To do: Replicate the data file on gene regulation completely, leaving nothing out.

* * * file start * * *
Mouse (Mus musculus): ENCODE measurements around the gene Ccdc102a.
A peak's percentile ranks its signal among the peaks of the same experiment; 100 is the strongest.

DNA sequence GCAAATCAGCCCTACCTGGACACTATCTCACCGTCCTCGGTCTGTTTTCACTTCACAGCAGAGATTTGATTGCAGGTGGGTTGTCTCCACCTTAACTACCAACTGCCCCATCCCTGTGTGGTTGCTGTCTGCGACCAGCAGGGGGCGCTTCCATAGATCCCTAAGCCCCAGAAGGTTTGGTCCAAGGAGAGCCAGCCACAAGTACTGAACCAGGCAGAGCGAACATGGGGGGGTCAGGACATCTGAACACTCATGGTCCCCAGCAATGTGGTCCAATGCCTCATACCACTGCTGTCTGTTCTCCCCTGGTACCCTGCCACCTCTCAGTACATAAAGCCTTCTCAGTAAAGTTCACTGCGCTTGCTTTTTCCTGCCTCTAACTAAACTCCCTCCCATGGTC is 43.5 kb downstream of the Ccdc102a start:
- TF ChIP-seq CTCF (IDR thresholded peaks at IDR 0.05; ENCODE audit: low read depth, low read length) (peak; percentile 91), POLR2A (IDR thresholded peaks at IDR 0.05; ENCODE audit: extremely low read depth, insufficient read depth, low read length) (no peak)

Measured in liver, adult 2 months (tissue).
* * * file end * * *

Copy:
Mouse (Mus musculus): ENCODE measurements around the gene Ccdc102a.
A peak's percentile ranks its signal among the peaks of the same experiment; 100 is the strongest.

DNA sequence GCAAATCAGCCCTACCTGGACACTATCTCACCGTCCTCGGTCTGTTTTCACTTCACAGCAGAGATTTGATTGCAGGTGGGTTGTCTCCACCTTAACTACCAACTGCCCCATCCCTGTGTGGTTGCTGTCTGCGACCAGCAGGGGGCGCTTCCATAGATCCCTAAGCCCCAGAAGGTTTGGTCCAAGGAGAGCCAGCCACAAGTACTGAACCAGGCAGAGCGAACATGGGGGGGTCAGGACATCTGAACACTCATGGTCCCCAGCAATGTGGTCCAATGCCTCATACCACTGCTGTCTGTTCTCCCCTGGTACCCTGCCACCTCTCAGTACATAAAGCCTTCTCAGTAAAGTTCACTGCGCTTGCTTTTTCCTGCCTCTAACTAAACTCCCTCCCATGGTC is 43.5 kb downstream of the Ccdc102a start:
- TF ChIP-seq CTCF (IDR thresholded peaks at IDR 0.05; ENCODE audit: low read depth, low read length) (peak; percentile 91), POLR2A (IDR thresholded peaks at IDR 0.05; ENCODE audit: extremely low read depth, insufficient read depth, low read length) (no peak)

Measured in liver, adult 2 months (tissue).